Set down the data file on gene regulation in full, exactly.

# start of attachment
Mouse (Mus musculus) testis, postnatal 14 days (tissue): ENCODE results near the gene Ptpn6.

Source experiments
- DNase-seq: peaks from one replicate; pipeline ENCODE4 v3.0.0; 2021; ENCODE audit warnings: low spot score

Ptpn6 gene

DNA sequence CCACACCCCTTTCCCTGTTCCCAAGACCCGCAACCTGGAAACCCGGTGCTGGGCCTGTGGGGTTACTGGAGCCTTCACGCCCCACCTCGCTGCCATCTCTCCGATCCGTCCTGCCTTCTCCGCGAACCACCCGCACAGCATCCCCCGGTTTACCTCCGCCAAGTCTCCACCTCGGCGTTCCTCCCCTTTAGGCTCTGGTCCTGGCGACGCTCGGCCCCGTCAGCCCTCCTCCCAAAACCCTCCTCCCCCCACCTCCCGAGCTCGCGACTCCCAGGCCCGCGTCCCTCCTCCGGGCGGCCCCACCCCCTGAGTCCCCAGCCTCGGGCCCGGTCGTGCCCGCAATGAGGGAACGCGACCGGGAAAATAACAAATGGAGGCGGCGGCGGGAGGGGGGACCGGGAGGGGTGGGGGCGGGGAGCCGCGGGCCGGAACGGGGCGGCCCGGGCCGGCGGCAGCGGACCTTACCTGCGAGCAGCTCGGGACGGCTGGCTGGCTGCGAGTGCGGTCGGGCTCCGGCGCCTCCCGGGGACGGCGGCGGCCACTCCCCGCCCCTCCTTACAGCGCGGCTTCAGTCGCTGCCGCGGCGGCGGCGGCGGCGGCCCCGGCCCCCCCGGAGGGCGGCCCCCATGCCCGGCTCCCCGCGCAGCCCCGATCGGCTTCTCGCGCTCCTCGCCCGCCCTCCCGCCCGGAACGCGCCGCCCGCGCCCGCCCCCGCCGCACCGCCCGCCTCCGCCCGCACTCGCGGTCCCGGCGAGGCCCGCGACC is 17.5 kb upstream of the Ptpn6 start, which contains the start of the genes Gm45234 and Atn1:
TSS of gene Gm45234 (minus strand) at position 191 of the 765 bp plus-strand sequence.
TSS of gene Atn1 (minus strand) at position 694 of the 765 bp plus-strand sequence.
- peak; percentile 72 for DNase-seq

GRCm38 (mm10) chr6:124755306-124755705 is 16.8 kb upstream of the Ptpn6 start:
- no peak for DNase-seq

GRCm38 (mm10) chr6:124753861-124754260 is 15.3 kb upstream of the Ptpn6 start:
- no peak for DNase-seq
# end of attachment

Mouse (Mus musculus) testis, postnatal 14 days (tissue): ENCODE results near the gene Ptpn6.

Source experiments
- DNase-seq: peaks from one replicate; pipeline ENCODE4 v3.0.0; 2021; ENCODE audit warnings: low spot score

Ptpn6 gene

DNA sequence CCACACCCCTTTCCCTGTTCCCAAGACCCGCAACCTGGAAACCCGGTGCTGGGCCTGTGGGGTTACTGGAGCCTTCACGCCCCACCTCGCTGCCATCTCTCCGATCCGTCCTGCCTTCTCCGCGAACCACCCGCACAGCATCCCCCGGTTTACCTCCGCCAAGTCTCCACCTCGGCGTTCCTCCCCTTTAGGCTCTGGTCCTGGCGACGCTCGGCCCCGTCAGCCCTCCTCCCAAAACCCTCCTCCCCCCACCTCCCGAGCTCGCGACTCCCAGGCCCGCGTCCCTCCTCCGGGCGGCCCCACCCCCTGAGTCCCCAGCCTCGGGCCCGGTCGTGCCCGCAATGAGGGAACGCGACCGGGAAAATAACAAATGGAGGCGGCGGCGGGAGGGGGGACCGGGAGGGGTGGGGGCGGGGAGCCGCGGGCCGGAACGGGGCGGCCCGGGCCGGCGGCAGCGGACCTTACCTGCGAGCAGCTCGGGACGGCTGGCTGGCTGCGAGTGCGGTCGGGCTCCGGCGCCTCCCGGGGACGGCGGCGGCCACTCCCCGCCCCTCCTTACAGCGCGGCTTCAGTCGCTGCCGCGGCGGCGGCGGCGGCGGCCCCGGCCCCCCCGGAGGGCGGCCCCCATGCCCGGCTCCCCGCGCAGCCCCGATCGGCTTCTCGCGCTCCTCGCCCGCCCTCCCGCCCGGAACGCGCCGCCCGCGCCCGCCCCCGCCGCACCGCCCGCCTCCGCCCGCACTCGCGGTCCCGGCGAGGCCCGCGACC is 17.5 kb upstream of the Ptpn6 start, which contains the start of the genes Gm45234 and Atn1:
TSS of gene Gm45234 (minus strand) at position 191 of the 765 bp plus-strand sequence.
TSS of gene Atn1 (minus strand) at position 694 of the 765 bp plus-strand sequence.
- peak; percentile 72 for DNase-seq

GRCm38 (mm10) chr6:124755306-124755705 is 16.8 kb upstream of the Ptpn6 start:
- no peak for DNase-seq

GRCm38 (mm10) chr6:124753861-124754260 is 15.3 kb upstream of the Ptpn6 start:
- no peak for DNase-seq